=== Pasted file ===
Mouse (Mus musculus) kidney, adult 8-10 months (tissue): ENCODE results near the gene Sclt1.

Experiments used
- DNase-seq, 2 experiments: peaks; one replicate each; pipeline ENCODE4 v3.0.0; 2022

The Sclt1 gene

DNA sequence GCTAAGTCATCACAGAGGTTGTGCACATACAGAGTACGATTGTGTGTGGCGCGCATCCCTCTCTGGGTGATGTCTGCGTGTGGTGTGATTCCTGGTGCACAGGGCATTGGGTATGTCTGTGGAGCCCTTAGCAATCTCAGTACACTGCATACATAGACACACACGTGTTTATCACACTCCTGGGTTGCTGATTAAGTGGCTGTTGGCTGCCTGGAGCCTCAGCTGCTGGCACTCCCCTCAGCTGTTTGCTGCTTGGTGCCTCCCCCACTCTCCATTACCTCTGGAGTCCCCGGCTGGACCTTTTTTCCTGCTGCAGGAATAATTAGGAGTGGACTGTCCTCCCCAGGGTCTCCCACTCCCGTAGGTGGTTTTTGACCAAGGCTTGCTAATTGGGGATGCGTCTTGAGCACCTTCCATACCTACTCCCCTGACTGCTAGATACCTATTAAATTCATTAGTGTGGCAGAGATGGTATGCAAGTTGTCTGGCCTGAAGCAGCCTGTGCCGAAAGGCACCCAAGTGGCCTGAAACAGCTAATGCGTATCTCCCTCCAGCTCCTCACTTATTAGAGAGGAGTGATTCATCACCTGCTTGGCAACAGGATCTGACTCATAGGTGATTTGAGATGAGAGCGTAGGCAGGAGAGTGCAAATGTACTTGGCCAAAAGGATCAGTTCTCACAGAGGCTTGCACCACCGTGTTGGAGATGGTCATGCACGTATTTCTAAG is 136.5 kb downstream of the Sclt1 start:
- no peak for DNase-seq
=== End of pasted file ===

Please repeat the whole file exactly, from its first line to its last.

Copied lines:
Mouse (Mus musculus) kidney, adult 8-10 months (tissue): ENCODE results near the gene Sclt1.

Experiments used
- DNase-seq, 2 experiments: peaks; one replicate each; pipeline ENCODE4 v3.0.0; 2022

The Sclt1 gene

DNA sequence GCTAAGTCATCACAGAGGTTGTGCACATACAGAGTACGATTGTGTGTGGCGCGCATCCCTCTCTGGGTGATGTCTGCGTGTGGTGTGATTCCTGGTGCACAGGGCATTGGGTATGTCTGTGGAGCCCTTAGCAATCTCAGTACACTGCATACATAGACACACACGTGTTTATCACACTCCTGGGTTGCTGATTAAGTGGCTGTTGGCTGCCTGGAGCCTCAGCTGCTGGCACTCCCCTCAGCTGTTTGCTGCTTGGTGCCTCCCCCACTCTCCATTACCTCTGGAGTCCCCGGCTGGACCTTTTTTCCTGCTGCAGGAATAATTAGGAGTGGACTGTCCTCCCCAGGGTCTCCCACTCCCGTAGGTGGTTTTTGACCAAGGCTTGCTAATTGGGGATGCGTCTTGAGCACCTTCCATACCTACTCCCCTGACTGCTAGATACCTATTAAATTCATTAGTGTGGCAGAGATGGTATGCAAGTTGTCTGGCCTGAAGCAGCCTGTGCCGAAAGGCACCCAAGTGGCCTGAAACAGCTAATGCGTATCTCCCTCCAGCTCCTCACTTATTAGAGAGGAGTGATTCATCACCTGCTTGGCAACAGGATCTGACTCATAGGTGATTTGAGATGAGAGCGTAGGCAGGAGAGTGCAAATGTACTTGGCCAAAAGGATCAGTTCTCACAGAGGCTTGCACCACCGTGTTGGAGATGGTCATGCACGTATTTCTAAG is 136.5 kb downstream of the Sclt1 start:
- no peak for DNase-seq